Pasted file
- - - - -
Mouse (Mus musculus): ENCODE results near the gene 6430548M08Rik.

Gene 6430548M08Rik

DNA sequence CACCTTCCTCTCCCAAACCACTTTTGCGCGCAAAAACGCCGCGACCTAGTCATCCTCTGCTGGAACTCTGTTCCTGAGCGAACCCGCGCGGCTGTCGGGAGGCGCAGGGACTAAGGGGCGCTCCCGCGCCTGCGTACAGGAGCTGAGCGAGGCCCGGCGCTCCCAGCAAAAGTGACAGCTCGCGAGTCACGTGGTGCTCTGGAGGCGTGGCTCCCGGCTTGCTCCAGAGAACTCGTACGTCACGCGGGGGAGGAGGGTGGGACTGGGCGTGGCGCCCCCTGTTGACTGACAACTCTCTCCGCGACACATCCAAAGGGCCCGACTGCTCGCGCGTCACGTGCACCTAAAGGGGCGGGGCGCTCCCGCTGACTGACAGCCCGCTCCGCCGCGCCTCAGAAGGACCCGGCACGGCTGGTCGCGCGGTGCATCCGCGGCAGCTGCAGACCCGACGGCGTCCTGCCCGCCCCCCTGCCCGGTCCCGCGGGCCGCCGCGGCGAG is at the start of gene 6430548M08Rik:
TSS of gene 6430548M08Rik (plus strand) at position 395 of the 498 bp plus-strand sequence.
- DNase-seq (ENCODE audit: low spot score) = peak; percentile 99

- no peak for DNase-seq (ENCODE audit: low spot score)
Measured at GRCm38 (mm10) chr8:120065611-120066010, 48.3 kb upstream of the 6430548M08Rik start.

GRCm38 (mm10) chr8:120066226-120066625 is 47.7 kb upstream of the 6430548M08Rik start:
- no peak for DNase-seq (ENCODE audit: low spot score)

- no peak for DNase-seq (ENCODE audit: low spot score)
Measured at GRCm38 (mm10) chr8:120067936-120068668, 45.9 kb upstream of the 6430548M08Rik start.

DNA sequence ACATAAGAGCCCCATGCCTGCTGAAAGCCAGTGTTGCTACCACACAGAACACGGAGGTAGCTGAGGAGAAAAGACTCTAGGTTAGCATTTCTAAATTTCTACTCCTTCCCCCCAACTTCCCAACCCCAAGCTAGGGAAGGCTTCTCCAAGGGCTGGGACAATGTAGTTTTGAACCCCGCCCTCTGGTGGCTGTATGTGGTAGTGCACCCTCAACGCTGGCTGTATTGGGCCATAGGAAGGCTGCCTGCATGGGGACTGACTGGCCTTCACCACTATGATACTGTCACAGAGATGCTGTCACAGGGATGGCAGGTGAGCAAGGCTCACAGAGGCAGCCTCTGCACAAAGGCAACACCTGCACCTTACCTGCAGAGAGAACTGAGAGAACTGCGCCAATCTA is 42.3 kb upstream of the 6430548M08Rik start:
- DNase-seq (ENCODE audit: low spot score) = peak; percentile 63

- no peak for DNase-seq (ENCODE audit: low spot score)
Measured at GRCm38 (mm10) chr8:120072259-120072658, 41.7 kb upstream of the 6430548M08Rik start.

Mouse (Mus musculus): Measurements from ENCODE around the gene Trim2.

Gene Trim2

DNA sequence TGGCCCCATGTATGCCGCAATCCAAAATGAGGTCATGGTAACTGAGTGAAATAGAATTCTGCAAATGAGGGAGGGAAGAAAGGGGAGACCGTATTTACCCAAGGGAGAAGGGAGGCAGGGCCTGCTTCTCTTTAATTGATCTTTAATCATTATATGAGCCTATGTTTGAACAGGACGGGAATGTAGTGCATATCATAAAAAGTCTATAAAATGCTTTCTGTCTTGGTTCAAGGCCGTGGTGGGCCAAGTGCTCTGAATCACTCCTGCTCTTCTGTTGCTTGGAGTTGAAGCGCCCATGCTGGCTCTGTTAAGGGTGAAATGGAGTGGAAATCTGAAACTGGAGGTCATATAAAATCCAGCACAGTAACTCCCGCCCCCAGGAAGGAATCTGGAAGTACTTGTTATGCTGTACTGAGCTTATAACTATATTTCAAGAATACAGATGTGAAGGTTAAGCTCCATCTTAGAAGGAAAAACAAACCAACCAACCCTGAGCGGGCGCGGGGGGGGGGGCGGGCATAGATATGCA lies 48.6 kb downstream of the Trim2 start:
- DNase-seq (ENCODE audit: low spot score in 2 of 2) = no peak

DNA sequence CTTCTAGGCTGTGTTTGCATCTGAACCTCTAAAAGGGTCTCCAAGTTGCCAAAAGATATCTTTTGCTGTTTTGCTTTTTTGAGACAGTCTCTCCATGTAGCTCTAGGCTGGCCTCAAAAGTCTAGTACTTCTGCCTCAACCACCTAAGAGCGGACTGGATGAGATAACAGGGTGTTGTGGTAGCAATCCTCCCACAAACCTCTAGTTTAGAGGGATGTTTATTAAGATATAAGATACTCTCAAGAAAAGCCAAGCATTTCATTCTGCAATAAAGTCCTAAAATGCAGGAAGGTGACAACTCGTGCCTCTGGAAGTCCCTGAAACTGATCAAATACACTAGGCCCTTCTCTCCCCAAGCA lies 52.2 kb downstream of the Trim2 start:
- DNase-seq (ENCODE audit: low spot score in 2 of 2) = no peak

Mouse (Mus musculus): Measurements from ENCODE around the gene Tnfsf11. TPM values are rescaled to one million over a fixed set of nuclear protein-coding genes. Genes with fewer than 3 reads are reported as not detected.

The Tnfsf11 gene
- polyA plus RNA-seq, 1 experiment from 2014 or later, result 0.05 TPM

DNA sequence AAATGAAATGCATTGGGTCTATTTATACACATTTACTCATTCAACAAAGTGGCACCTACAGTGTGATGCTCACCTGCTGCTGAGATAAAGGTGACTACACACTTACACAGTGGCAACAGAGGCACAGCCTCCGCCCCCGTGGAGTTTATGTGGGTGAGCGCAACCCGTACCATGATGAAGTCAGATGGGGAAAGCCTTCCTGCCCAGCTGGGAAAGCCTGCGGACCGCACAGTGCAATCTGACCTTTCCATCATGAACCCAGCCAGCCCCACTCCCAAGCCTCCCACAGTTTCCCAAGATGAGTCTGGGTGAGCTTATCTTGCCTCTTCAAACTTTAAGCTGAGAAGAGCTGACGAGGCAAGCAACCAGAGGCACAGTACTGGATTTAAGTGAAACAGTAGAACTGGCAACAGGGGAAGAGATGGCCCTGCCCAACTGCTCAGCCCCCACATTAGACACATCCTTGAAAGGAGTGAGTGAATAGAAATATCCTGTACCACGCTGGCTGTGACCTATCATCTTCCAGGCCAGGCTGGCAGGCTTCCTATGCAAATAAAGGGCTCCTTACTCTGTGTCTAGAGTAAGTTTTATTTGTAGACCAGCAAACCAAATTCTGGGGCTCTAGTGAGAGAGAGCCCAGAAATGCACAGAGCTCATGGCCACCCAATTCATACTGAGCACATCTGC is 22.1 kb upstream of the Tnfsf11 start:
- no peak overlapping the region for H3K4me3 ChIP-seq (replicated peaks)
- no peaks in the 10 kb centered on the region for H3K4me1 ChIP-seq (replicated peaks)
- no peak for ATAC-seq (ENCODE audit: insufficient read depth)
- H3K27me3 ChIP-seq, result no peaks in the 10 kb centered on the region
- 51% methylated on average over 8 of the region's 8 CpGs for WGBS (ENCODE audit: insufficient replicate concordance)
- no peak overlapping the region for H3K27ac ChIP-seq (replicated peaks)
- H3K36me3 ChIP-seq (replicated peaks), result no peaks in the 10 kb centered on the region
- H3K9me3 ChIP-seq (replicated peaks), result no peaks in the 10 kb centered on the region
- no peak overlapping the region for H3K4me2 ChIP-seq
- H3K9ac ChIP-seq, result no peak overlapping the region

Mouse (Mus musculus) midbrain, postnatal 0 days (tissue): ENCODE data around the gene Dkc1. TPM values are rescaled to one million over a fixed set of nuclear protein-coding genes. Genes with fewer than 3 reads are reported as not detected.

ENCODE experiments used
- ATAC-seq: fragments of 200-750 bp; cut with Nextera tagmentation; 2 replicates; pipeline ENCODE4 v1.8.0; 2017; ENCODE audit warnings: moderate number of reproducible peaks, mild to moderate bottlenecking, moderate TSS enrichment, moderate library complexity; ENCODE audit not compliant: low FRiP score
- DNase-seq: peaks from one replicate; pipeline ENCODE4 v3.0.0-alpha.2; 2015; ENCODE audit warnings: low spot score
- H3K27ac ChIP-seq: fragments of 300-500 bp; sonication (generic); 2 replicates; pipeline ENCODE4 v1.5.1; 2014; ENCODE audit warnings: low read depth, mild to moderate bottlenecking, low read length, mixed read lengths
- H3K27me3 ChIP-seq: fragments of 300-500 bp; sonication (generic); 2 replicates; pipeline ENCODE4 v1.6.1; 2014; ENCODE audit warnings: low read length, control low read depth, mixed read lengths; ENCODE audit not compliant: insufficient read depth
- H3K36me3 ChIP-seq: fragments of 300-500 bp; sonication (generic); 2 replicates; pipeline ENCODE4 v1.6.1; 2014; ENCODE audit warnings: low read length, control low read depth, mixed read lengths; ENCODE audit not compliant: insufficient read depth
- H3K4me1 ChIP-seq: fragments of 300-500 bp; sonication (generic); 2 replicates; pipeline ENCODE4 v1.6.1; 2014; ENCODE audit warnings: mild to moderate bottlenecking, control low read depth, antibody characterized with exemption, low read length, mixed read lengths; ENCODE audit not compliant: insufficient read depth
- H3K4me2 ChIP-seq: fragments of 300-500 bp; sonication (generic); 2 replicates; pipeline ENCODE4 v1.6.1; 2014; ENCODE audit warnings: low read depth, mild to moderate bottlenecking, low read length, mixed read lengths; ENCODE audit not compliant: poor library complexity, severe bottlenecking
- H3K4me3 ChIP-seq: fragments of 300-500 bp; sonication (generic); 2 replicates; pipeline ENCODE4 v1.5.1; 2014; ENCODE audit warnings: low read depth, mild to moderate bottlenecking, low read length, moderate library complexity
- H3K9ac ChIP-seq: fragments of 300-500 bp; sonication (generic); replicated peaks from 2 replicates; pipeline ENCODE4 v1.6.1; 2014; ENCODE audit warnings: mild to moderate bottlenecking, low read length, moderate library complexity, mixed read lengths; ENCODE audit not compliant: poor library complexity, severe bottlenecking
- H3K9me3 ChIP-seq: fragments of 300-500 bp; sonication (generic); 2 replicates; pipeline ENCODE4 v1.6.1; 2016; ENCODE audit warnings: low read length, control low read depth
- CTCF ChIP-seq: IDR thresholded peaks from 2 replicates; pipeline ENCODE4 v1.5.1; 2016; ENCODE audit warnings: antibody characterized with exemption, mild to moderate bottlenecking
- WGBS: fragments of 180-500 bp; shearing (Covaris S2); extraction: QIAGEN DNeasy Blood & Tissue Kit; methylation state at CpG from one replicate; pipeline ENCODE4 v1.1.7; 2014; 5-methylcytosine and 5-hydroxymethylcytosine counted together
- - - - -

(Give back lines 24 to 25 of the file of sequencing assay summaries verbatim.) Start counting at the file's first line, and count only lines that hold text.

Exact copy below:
- polyA plus RNA-seq, 1 experiment from 2014 or later, result 0.05 TPM

DNA sequence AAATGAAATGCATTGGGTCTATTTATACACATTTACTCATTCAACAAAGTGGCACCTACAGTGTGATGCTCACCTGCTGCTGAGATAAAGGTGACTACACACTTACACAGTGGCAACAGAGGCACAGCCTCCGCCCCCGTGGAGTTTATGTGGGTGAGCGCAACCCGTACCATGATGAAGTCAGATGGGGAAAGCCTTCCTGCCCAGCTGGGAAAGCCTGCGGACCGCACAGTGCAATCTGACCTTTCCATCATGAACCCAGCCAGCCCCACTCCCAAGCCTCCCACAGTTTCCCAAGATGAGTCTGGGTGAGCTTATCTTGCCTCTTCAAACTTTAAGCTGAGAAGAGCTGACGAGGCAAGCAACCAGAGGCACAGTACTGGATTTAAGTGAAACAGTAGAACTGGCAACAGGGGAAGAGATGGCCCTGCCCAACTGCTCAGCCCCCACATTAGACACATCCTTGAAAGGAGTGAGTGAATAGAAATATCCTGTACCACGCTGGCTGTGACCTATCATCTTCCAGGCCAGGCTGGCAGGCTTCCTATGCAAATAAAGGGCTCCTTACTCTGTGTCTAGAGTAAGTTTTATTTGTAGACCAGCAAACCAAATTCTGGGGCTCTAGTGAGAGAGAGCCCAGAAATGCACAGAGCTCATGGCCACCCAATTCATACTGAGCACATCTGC is 22.1 kb upstream of the Tnfsf11 start: